How to Reduce the Interest on Your Debts

Interest may seem like just the cherry on top of your debts, but the truth is interest can cause serious financial strife by making it that much harder to get a handle on what you owe.

Take credit card interest: The average rate for a new card offer is higher than 19 percent, while the average interest rate on existing accounts is just north of 14 percent. The rates on some cards are even higher. Anyone carrying a balance from month to month is at risk of accumulating significant interest over time, which draws out the repayment process and means you’ll pay more over the long term.

Reducing the interest on your debts can help you pay off your balance faster and less expensively. Here are four different ways to consider reducing your interest.

Pay More Than the Minimum Balance

Paying the minimum balance is enough to avoid late fees and account delinquency. But getting in the habit of paying the smallest amount you can to avoid the aforementioned consequences will not halt interest from accumulating. Sometimes minimum payments are barely enough to offset interest — which essentially puts you at a standstill in your debt repayment.

The first tip is straightforward: Pay more than the minimum balance. Even if you’re not in a position to pay off most or all of your balance, make an effort to pay more than the minimum each month. You could save yourself hundreds or thousands of dollars over the life of the balance.

Transfer Your Credit Card Balances

Another way to reduce interest, at least temporarily, is to transfer balances from credit cards with high interest to a new card. Balance transfer credit cards typically offer no or low interest for an introductory period, like six months or a year. You can use this window of time to pay down your balance without interest. Just be aware these rates will likely jump back up again once the introductory period ends.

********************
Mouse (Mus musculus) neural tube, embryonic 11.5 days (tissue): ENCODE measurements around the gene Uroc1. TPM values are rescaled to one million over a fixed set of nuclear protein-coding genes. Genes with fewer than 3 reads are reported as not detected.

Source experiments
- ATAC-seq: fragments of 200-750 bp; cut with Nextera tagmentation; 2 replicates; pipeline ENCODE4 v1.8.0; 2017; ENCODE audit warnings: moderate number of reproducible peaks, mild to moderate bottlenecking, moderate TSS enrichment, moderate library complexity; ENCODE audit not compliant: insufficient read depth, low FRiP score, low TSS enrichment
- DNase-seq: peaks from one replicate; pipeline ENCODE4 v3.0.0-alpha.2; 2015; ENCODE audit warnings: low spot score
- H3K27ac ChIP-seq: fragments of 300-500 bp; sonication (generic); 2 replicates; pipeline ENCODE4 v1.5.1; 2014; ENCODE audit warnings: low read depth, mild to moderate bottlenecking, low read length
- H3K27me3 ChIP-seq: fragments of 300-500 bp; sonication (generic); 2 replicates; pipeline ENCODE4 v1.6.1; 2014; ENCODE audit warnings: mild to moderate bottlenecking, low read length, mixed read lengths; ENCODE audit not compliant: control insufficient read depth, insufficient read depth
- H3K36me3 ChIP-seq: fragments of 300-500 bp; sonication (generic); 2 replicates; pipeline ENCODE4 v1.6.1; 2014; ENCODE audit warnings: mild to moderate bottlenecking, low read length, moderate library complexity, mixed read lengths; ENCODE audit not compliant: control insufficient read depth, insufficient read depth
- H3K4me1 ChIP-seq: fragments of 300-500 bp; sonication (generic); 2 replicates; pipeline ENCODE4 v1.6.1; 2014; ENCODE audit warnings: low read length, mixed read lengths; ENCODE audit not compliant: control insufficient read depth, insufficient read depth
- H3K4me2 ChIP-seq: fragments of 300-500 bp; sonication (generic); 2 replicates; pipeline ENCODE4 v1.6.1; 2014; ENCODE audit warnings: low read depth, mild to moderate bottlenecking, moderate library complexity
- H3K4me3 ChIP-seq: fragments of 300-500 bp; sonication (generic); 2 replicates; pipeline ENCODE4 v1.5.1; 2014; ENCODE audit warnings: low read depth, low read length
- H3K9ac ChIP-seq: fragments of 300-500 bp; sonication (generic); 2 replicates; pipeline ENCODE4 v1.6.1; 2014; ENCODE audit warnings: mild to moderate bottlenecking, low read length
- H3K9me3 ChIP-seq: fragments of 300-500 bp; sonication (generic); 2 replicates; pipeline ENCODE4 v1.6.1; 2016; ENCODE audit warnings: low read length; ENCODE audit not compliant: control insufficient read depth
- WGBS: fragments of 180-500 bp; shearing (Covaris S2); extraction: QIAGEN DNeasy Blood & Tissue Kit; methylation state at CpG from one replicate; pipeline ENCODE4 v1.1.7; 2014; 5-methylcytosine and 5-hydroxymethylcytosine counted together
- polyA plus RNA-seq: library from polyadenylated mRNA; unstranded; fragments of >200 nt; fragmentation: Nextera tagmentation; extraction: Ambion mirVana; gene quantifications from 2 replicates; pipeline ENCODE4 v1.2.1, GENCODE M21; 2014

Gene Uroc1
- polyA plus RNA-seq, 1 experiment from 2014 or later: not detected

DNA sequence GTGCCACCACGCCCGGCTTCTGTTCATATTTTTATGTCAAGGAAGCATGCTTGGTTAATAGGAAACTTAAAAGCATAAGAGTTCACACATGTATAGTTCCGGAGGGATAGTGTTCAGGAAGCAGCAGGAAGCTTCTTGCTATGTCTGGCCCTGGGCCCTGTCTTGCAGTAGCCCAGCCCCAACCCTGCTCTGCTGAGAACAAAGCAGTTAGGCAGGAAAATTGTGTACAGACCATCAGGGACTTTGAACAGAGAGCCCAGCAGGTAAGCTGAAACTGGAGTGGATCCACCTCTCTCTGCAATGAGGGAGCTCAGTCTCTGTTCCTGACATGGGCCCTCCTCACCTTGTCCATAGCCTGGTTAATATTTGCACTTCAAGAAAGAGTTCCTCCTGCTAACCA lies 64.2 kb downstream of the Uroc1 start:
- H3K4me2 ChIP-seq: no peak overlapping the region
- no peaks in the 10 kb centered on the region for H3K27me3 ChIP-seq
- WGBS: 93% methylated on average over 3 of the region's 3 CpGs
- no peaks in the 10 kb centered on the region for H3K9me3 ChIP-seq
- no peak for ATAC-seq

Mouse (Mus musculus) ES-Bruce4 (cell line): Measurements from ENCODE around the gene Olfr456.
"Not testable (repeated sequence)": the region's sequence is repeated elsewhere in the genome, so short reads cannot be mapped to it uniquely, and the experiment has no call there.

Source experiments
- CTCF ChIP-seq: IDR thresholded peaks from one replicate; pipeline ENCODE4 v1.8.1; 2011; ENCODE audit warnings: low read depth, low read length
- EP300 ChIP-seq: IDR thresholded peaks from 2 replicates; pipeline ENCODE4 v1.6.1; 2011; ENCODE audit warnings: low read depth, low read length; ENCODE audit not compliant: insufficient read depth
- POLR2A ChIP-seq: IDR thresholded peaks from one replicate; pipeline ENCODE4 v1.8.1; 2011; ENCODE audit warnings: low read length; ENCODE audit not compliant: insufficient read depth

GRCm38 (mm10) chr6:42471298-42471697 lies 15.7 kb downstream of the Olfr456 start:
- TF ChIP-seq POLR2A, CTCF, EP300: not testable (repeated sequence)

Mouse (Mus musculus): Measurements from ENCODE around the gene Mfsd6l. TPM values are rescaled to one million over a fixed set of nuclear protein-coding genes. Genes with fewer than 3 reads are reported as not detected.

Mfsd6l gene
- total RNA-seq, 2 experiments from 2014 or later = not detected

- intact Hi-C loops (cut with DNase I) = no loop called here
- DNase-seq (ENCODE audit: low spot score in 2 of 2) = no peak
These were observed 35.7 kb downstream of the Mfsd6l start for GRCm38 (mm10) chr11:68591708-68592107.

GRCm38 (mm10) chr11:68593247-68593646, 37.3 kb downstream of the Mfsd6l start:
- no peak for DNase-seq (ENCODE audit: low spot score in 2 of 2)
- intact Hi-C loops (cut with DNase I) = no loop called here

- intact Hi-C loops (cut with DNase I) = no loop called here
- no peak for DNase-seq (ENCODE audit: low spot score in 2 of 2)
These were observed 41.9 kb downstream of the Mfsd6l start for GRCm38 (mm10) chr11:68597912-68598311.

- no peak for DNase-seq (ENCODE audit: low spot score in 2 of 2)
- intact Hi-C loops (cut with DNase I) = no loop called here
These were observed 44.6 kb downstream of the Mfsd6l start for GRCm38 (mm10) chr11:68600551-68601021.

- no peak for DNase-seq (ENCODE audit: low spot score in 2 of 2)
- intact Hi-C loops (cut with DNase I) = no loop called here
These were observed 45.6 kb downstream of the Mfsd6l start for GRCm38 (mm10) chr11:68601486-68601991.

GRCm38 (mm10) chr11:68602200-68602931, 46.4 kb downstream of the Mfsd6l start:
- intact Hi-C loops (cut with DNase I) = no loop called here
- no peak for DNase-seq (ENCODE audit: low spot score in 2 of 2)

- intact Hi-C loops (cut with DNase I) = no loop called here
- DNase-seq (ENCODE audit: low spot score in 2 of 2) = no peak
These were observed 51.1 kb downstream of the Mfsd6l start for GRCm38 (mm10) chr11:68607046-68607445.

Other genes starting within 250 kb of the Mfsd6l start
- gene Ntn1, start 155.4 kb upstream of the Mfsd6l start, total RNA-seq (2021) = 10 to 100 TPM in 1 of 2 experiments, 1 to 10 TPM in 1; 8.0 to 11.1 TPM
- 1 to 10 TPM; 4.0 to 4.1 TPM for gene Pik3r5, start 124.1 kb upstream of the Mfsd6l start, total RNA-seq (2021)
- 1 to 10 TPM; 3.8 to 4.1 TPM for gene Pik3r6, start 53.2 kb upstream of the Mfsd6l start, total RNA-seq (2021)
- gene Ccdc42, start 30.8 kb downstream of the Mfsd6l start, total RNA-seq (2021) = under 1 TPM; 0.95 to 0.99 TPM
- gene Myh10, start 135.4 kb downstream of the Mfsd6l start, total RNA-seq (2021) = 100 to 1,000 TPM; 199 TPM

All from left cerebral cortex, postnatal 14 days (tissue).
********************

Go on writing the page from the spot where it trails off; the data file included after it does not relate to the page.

You’ll also pay a fee per balance transfer, usually some amount less than five percent of your total balance.

Take Out a Debt Consolidation Loan

Consumers with credit in decent standing who are looking to simplify their approach to debt repayment may decide to pursue debt consolidation. This method involves taking out a fixed-rate personal loan and using it to pay off your other outstanding balances.

The rationale here is that it’s easier to make a single monthly payment for the life of a loan than it is to keep up with multiple other balances indefinitely. The other potential advantage is a reduction in interest; if you can get a loan with a lower interest rate than your credit cards and

other high-interest secured debt, you have the opportunity to reduce how much you have to pay over time — and streamline the repayment process.

Consider a Debt Management Plan (DMP)

Enrolling in a debt management plan (DMP) through a credit agency is another strategy capable of helping consumers reduce how much they’re paying in interest on debts.

Credit agencies can negotiate with creditors on behalf of DMP enrollees, trying to get creditors to eliminate late fees and reduce interest owed in exchange for setting up a structured repayment plan — usually over the course of three to five years. If you enroll in a DMP, you’ll be expected to make a single timely payment each month for as long as it takes to pay off your debts.

Reducing the interest on your debts using some combination of these strategies could help you more effectively and quickly tackle what you owe.

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